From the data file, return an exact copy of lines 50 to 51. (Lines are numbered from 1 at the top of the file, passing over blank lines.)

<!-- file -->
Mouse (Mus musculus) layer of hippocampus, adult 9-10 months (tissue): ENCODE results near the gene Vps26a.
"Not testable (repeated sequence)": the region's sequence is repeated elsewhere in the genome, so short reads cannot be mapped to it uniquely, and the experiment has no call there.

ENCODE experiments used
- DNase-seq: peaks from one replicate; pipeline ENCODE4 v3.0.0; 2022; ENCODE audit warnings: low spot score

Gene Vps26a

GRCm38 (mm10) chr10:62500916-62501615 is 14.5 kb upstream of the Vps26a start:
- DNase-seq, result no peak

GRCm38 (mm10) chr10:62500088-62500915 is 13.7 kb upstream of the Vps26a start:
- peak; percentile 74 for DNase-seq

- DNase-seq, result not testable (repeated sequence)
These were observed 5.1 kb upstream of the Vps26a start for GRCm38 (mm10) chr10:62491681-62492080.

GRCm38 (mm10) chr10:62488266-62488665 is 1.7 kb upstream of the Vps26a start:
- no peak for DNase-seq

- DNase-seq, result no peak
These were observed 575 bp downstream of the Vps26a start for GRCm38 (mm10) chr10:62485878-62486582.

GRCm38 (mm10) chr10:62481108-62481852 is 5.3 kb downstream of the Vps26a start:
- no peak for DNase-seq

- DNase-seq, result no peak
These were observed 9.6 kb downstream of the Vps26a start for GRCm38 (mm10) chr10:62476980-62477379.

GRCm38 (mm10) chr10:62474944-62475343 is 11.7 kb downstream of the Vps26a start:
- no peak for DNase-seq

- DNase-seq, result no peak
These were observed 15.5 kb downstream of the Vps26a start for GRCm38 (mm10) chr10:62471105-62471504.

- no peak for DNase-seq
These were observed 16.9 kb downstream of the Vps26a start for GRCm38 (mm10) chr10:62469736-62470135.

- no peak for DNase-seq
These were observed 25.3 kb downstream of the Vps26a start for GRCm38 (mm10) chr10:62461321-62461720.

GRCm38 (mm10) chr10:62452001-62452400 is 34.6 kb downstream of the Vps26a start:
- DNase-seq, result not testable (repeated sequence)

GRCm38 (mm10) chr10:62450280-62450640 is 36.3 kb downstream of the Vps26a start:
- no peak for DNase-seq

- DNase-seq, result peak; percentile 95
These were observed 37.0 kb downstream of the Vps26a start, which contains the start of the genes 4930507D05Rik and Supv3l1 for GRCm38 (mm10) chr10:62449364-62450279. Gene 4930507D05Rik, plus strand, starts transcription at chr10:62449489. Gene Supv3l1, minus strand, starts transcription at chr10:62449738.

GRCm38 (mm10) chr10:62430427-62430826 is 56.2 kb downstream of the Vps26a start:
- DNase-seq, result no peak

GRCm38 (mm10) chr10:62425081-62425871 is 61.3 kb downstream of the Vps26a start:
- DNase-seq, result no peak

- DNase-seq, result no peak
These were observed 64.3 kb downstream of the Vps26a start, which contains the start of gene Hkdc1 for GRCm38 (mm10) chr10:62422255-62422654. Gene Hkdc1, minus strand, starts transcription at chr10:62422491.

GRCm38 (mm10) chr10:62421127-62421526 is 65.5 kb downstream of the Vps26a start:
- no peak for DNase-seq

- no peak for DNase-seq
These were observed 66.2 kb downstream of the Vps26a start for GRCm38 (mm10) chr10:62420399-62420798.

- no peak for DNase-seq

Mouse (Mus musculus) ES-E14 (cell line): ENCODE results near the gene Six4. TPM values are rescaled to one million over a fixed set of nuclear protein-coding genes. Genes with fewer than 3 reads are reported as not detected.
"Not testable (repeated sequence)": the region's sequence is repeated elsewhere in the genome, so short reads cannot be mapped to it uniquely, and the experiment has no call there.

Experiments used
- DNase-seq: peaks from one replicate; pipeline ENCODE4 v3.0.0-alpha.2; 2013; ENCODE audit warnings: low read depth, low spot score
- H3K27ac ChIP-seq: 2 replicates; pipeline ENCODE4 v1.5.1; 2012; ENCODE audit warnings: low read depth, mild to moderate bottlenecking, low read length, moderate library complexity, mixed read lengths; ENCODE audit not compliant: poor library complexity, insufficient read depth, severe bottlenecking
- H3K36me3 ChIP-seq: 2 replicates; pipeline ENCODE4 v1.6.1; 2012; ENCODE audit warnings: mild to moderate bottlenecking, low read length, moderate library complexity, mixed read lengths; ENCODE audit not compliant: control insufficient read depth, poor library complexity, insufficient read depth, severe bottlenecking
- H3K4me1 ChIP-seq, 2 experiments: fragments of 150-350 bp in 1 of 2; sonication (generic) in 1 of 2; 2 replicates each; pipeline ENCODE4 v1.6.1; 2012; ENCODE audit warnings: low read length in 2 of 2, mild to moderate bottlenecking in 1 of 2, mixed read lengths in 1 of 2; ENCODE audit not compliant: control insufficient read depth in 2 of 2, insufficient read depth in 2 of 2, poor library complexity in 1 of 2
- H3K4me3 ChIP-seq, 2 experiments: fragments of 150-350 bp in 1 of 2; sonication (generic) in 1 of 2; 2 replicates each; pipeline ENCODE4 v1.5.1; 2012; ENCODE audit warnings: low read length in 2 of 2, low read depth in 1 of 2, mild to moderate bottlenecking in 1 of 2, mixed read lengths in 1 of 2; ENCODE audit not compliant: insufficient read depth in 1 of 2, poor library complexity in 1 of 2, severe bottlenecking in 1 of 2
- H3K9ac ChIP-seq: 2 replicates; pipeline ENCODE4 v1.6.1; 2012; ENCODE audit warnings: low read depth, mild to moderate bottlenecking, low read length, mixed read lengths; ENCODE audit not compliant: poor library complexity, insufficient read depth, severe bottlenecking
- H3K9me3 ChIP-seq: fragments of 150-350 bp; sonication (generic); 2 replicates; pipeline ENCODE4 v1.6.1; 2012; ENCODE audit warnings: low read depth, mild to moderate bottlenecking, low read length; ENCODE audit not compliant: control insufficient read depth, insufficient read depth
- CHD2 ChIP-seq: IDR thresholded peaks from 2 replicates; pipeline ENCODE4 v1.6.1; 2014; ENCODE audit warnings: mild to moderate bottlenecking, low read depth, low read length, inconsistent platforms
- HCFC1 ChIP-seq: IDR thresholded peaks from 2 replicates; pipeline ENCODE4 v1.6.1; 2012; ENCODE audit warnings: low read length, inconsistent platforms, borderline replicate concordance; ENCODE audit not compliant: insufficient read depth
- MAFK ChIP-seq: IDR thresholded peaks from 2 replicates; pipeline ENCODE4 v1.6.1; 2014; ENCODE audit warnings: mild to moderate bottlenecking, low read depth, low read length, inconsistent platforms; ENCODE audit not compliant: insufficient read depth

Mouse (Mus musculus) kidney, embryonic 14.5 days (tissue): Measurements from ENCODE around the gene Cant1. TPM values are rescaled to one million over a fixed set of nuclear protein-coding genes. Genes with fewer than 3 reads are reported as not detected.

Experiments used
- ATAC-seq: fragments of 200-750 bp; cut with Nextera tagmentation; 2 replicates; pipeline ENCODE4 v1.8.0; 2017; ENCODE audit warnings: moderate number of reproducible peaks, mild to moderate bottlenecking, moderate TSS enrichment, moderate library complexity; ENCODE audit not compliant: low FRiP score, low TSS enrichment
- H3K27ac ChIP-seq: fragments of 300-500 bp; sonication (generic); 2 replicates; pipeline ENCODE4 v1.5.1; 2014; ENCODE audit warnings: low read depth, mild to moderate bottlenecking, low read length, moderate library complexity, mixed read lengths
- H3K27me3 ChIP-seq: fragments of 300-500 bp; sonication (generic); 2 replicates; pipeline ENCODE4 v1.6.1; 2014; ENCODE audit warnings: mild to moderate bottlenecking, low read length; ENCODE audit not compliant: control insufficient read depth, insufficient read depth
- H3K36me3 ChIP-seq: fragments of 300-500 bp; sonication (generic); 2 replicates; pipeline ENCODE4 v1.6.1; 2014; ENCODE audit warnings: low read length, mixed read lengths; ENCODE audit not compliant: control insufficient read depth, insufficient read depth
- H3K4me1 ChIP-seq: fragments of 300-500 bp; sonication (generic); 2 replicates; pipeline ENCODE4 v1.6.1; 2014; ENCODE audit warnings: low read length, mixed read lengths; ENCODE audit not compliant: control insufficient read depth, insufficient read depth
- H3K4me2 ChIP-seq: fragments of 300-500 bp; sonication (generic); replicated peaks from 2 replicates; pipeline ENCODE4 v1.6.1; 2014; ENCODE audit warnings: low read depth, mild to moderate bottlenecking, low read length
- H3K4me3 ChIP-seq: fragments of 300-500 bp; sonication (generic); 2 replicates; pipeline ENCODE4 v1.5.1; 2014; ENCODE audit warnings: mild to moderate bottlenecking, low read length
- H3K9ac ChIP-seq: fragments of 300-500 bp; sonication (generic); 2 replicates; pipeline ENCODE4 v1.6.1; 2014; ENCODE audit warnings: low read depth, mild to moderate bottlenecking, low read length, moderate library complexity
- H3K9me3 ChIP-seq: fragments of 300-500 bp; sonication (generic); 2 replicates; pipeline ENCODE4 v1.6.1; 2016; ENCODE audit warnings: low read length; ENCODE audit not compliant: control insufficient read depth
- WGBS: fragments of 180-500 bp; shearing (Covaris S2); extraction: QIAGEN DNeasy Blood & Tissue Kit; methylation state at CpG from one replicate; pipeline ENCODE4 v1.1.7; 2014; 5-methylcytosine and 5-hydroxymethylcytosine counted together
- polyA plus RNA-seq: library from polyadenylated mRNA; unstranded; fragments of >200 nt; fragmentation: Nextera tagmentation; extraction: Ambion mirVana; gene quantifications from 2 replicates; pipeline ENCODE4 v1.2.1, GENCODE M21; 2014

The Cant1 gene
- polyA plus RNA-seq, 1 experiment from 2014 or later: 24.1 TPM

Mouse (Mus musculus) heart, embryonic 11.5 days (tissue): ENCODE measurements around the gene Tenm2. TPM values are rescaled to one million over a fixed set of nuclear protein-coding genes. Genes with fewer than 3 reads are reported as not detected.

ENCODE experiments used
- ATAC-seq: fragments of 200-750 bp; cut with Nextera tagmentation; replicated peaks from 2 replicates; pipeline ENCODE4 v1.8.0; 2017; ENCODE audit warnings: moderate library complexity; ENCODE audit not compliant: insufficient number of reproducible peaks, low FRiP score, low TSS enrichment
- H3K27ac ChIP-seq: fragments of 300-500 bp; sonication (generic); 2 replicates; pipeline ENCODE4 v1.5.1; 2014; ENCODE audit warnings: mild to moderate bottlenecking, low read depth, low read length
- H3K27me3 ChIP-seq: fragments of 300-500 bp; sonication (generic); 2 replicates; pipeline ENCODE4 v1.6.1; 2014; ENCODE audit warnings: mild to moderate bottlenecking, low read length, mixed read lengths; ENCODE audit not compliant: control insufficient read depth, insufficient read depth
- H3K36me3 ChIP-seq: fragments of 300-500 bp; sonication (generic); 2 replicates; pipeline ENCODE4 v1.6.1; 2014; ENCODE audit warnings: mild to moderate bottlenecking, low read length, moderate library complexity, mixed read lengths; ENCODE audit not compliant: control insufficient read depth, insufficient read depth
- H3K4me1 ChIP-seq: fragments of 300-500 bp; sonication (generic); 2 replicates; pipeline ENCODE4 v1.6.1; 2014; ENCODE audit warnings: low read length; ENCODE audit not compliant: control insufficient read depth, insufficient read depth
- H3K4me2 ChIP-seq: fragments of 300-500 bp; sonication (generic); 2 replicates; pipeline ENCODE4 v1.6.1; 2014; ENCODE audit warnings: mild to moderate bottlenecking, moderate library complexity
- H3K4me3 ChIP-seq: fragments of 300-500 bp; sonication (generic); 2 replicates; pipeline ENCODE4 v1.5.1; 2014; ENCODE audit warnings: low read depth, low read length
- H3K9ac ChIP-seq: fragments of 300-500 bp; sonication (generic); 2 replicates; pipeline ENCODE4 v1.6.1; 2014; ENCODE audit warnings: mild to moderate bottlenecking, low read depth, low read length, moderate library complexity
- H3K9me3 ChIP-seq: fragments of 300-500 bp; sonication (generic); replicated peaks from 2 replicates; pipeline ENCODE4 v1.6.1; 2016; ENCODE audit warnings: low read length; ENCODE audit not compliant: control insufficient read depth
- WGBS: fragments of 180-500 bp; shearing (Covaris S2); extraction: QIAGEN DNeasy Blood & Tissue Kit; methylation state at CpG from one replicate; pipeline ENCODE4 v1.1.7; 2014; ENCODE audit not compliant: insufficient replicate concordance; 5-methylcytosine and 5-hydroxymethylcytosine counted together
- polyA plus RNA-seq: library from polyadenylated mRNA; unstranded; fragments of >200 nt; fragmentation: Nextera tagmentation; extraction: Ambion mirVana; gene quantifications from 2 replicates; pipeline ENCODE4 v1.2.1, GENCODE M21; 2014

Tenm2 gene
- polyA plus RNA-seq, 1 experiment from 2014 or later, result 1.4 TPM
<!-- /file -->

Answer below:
- H3K36me3 ChIP-seq: 2 replicates; pipeline ENCODE4 v1.6.1; 2012; ENCODE audit warnings: mild to moderate bottlenecking, low read length, moderate library complexity, mixed read lengths; ENCODE audit not compliant: control insufficient read depth, poor library complexity, insufficient read depth, severe bottlenecking
- H3K4me1 ChIP-seq, 2 experiments: fragments of 150-350 bp in 1 of 2; sonication (generic) in 1 of 2; 2 replicates each; pipeline ENCODE4 v1.6.1; 2012; ENCODE audit warnings: low read length in 2 of 2, mild to moderate bottlenecking in 1 of 2, mixed read lengths in 1 of 2; ENCODE audit not compliant: control insufficient read depth in 2 of 2, insufficient read depth in 2 of 2, poor library complexity in 1 of 2